It’s important to note that both the symptoms and the severity of symptoms varies drastically between people, with some athletes finding themselves and their training largely unaffected, spanning to others whom are unable to train at all. Common reported symptoms however include:
- Muscle Aches & Pains
- Sleep Disruption
- Skin irritation
- Breast tenderness
- Increase in feelings of anxiety, irritability and/or sadness
- Drastic fluctuations to libido
It is easy to see then how many of these symptoms can have a detrimental effect to training routines as well as training outcomes, particular if experiencing severe variations of any of the aforementioned, or sometimes equally as debilitating, multiple symptoms simultaneously.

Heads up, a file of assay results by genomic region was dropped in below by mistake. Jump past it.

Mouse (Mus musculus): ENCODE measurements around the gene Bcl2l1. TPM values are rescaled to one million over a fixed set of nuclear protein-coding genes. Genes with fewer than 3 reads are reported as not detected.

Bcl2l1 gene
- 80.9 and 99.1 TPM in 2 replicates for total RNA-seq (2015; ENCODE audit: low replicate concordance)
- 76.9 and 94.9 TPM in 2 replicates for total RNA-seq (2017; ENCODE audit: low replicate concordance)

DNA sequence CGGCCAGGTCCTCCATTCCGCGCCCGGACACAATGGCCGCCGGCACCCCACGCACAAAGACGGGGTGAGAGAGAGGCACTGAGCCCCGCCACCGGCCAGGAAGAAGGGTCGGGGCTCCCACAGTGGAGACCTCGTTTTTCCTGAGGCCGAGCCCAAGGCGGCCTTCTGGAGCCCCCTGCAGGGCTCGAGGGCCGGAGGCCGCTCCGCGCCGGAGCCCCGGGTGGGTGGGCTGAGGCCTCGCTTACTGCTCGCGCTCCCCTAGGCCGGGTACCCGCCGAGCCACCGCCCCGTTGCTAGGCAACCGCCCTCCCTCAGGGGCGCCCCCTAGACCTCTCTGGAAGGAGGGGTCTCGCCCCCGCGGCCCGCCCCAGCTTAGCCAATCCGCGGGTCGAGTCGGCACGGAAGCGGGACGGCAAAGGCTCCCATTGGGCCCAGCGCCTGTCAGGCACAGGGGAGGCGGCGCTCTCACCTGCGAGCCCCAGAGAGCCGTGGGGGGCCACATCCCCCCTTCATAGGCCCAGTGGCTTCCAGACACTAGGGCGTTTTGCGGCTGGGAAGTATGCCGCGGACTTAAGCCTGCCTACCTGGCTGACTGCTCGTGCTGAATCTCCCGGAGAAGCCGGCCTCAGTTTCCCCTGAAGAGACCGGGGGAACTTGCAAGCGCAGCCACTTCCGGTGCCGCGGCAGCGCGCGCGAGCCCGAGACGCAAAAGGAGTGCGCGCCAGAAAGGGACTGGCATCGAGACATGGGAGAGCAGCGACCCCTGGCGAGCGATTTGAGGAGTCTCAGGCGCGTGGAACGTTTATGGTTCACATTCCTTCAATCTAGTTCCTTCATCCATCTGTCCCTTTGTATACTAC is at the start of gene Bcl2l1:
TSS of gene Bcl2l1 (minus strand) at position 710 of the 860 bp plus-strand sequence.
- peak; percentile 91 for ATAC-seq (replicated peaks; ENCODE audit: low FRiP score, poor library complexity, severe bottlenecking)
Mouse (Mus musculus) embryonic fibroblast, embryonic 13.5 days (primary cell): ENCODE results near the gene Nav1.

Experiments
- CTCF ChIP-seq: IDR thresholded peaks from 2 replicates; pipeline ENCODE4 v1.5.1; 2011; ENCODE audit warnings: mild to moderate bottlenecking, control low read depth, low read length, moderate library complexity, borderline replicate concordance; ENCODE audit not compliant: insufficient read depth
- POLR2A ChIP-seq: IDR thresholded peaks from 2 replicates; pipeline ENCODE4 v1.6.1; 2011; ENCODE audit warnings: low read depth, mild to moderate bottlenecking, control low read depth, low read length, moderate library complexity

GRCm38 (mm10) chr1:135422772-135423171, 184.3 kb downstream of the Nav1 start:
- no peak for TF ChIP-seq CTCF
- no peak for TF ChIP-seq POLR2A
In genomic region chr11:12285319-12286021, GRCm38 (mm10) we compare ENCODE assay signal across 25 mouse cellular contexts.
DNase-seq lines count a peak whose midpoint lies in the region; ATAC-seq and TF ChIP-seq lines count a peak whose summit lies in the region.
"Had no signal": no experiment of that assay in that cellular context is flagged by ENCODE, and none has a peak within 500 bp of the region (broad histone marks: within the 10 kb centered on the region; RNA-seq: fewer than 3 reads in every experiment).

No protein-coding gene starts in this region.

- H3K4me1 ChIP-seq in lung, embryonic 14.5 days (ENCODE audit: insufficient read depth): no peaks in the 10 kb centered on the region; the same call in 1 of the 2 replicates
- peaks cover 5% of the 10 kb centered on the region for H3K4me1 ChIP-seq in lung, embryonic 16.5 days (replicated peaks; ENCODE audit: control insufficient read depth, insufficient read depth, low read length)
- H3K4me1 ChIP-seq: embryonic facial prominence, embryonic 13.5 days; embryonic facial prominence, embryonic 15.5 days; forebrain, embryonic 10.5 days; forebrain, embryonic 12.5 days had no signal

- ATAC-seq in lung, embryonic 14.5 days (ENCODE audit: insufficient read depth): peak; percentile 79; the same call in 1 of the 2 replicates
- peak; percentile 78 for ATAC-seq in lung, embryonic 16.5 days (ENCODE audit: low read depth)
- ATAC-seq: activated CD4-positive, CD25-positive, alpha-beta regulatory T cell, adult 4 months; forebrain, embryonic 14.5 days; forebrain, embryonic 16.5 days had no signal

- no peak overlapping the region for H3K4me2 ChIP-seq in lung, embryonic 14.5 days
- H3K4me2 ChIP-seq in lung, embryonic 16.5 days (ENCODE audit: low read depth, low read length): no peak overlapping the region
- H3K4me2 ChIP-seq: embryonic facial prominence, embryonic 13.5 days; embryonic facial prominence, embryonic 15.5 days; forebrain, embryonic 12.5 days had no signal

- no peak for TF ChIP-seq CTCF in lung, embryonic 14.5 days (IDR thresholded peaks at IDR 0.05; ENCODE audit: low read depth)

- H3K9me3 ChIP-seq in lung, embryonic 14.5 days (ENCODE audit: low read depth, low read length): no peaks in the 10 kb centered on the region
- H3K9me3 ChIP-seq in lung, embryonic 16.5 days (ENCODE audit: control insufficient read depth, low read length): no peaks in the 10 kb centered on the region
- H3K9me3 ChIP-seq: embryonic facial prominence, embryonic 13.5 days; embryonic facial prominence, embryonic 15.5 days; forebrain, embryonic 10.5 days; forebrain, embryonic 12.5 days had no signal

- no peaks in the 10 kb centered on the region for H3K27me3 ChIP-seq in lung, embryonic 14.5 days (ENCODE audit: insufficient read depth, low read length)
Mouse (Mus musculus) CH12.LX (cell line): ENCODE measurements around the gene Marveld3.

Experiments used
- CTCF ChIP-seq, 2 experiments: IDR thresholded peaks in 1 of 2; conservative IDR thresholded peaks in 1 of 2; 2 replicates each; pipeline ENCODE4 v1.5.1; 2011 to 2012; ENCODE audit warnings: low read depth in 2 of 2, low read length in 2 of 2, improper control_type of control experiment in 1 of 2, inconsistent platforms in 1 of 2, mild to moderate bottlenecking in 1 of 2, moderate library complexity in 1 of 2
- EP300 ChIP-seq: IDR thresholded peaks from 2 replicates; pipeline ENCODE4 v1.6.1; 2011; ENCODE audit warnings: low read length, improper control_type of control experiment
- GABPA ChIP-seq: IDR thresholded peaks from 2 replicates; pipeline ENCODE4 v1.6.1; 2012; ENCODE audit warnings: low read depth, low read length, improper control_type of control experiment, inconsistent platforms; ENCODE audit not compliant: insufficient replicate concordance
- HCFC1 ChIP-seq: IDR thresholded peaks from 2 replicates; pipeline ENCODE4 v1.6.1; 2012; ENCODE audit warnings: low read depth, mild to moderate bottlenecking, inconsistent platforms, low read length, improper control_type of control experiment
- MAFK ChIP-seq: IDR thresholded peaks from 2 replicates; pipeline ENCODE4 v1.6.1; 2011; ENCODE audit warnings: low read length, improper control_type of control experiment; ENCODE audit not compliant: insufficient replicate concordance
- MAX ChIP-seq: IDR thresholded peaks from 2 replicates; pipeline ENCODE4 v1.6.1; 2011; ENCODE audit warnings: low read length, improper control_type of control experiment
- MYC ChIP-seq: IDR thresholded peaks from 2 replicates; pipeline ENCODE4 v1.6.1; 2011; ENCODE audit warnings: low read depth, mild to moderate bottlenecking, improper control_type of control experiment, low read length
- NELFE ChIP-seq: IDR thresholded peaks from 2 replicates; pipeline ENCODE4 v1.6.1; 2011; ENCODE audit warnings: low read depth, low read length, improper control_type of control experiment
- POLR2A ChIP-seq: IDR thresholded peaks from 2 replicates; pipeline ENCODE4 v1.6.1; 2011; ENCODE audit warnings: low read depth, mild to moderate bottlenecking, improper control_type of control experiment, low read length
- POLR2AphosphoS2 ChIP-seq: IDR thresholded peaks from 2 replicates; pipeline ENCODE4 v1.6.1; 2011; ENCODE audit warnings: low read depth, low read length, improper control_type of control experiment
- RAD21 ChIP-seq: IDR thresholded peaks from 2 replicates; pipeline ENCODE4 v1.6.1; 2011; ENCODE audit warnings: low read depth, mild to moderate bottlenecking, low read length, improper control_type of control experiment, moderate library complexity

In terms of the direct cause of PMS, there are still questions that need to be asked and clarity that needs to be gained. For the most part, it is assumed that the outbreak of the aforementioned symptoms derive as a change to the persons homeostasis (their biological/physiological “norm”) that occurs due to the changes to hormonal status that come with the menstrual cycle (we’ll discuss this further later).
Track and Trace